Rirkrit Tiravanija is known for gallery openings that are orchestrated happenings, or what are now called RA, relational aesthetics. RA is a mashup of the artist-in-short-residence as the drawing card, in an environment of user-friendly works made of common materials that often have an anti-establishment vibe.
The emphasis of RA is on the viewer’s experience and the crowd interaction, such as the time Tiravanija cooked Thai food for all the guests at a gallery opening. At another opening, he had a T-shirt factory busy cranking out printed T-shirts, $20 each, while patrons waited. Among the T-shirt sayings: “Iran, Iraq, Ikea, I’m Busy” and “I Have Donuts at Home.”
In another New York gallery exhibit, he built a plywood replica of his apartment, Untitled 1999 (Tomorrow Can Shut Up and Go Away), which was open 24 hours a day, and soon attracted students who lived there on display.
Sadly, that is not the case with his Focus show at the Modern Art Museum of Fort Worth. The artist was here briefly, and then he was gone, back to one of his homes strategically situated in New York, Berlin and Bangkok. Tiravanija lives in the world; he doesn’t just travel in it. His art practice has become global, and he flits from one venue to the next, no longer needing to stay and feed his audience.
Never miss a local story.
He was born in Buenos Aires in 1961; his father was a Thai diplomat and the family lived in Thailand, Ethiopia, Canada and Germany. With that kind of upbringing, he continued to travel. Even Tiravanija’s art schooling took place in four cities — New York, Chicago, Ontario and Banff, in Alberta, Canada.
One of the pieces in the Modern’s show is pages of his previous passports and visas that have been replicated in copper plates, untitled 2013 (passport to the middleworld). A long table supporting copper rectangles breaks through both side walls of the gallery, as it is too long to be contained in one room.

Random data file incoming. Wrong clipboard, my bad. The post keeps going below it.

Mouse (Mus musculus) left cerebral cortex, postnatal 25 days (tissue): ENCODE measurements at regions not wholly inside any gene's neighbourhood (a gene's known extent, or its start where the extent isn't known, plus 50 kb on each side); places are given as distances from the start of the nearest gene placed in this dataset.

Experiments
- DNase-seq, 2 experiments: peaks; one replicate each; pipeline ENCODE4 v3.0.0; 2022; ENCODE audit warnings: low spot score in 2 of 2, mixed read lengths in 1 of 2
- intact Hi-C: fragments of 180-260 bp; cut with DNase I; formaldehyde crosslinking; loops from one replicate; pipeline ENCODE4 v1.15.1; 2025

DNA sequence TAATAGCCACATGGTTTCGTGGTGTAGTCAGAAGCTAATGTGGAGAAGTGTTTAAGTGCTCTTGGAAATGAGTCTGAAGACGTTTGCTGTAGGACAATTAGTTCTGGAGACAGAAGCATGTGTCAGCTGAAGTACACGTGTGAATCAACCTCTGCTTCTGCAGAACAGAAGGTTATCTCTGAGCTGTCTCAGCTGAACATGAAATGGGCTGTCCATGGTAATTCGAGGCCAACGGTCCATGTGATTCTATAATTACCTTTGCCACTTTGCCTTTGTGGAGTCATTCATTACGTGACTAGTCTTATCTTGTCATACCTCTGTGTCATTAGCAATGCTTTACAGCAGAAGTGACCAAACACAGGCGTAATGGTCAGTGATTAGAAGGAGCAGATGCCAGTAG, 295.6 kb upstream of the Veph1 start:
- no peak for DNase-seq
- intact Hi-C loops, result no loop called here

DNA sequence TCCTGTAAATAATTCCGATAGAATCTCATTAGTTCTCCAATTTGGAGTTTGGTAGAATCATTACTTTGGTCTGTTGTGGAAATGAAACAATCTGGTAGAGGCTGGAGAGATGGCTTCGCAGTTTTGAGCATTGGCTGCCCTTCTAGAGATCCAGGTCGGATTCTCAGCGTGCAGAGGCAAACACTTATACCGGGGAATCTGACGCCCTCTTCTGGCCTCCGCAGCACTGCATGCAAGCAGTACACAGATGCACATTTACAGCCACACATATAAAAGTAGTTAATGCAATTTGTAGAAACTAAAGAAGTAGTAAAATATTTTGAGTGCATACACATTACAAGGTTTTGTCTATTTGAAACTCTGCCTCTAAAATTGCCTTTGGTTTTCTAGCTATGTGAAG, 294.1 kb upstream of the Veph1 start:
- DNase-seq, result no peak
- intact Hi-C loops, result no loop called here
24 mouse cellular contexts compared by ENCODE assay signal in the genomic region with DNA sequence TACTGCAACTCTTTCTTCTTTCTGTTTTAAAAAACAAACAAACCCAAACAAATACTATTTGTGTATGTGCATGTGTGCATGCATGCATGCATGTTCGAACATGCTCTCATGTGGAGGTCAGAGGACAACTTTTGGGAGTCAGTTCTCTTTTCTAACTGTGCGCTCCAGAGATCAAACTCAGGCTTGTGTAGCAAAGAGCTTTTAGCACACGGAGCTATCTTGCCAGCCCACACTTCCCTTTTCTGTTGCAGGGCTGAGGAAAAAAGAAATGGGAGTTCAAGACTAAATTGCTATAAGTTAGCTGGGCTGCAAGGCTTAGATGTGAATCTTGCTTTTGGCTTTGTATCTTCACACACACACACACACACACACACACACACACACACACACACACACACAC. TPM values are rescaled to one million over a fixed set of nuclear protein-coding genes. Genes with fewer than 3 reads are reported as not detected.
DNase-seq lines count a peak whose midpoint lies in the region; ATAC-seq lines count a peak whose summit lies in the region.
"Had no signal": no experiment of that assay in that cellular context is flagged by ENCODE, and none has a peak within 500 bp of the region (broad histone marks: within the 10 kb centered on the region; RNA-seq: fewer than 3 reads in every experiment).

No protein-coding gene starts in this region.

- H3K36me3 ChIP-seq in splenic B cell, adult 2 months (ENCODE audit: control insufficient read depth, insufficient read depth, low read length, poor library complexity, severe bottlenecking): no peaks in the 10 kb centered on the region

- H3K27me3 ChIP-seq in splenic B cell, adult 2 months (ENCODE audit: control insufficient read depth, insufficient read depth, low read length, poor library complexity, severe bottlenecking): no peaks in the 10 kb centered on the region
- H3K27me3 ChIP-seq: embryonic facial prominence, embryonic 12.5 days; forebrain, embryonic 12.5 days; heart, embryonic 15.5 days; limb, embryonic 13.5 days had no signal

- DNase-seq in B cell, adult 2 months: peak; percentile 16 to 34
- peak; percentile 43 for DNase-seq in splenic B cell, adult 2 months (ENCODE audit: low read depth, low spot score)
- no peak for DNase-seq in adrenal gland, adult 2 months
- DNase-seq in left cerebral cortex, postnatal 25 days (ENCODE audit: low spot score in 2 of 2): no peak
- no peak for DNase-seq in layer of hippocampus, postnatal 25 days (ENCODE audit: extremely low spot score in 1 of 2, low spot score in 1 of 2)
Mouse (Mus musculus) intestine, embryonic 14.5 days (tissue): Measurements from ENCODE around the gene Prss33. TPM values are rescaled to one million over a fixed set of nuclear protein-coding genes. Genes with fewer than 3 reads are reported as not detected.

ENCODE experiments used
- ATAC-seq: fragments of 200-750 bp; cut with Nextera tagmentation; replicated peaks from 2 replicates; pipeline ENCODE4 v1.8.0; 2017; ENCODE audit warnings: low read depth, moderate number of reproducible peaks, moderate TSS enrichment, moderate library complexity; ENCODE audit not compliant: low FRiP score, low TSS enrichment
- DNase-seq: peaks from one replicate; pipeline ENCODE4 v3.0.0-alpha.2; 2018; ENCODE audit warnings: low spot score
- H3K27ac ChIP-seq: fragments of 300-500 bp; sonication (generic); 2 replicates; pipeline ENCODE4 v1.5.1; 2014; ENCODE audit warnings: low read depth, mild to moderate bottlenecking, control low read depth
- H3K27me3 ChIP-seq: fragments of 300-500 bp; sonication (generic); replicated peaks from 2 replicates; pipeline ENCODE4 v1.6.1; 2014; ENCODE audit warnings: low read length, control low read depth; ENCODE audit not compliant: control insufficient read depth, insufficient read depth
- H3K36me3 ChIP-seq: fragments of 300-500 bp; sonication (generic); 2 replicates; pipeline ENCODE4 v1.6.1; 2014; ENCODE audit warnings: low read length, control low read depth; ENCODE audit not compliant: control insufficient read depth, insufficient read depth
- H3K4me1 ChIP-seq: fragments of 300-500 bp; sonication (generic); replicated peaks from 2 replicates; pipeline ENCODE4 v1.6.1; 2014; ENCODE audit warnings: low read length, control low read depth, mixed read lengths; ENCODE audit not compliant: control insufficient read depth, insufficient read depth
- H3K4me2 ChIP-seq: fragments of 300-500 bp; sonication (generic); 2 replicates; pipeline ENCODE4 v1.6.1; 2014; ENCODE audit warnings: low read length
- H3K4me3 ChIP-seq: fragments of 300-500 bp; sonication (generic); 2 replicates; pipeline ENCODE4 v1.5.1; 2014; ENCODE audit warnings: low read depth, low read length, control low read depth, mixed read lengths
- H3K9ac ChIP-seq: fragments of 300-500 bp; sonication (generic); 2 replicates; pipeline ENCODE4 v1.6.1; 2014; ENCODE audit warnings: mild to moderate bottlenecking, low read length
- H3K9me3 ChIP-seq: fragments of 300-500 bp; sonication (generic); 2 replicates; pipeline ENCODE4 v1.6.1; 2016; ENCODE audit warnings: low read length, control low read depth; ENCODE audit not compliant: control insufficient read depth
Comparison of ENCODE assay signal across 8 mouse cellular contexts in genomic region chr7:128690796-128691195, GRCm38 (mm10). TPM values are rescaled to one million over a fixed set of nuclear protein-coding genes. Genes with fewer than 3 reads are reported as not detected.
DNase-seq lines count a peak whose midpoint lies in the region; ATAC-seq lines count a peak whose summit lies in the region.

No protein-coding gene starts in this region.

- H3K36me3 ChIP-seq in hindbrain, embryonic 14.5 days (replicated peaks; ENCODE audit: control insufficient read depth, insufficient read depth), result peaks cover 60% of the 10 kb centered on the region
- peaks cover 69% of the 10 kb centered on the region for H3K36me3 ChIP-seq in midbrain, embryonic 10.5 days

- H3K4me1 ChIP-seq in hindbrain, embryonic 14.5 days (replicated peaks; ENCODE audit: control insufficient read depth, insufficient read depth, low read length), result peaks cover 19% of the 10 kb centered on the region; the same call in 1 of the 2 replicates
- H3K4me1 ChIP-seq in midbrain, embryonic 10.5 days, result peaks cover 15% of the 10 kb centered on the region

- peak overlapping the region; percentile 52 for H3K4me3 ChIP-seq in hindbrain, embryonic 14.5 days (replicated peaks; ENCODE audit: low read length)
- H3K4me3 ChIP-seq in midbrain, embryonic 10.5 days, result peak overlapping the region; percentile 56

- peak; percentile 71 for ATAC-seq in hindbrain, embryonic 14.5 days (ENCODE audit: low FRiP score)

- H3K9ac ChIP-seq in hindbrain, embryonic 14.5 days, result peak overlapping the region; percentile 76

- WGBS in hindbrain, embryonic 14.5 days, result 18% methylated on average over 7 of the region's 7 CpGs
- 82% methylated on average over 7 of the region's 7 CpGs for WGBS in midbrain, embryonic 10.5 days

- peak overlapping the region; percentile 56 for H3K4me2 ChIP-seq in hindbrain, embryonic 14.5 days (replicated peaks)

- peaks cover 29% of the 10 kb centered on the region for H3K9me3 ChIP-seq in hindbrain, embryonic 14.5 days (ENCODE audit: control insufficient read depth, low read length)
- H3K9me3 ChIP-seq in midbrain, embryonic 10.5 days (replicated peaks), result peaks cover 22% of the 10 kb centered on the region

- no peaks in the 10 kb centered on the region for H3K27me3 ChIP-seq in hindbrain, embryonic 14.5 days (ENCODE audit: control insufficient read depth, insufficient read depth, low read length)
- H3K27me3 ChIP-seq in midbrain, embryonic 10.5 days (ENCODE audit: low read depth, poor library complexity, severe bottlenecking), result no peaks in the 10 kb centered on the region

The spindly table, purple cloth, ragged wall holes and a grid of officially stamped entries and exits is a travelogue of time. The wall breaking lends a sense of infinity. The time of travels has been before, it is now, and it will continue.
Tiravanija has mounted three works that are time relational. Another work that takes more space than the gallery allocation is a week of pages from The New York Times. Section fronts and backs are glued to linen boards and are overlaid with the words “FEAR EATS THE SOUL.” (The text is lifted from a 1974 Ranier Werner Fassbinder film, Ali: Fear Eats the Soul.)
The words overprint the slick, colorful advertising, which wraps around gruesome news of the 2011 shooting of former Arizona U.S. Rep. Gabrielle Giffords and 18 others in Tucson. The week spins out with Giffords updates and follow-up stories about the politics of gun control and mental illness. In untitled 2011 (fear eats the soul, January 8, 2011-January 14, 2011) avarice plays next to fear mongering with a side of sensationalism.
The seven panels of days step along the walls, following the line of the passport pages, and they, too, seem as if they could, and will, go on indefinitely.
His third piece, untitled 2014 (equanimous) (portrait, Antoinette:1:25:07), is a video of the artist’s wife, Antoinette, meditating for an hour and 25 minutes. The camera pulls in tightly on her face; her eyes are closed, and only occasional tiny muscular twitches indicate she is alive.
If visitors are inclined to follow Antoinette’s journey of meditation, they might see more than twitches — perhaps a deep breath that might have the impact of a car chase, or they might witness a scene-stealing shiver.
Antoinette seems like she can go on meditating forever, and while she does set a quiet, contemplative tone, wouldn’t it be great if she sneezed? Or if the spindly table collapsed and all those copper plates went crashing to the floor?
This whole affair seems poised to be the quiet before the storm. Or maybe that is just my relational aesthetic.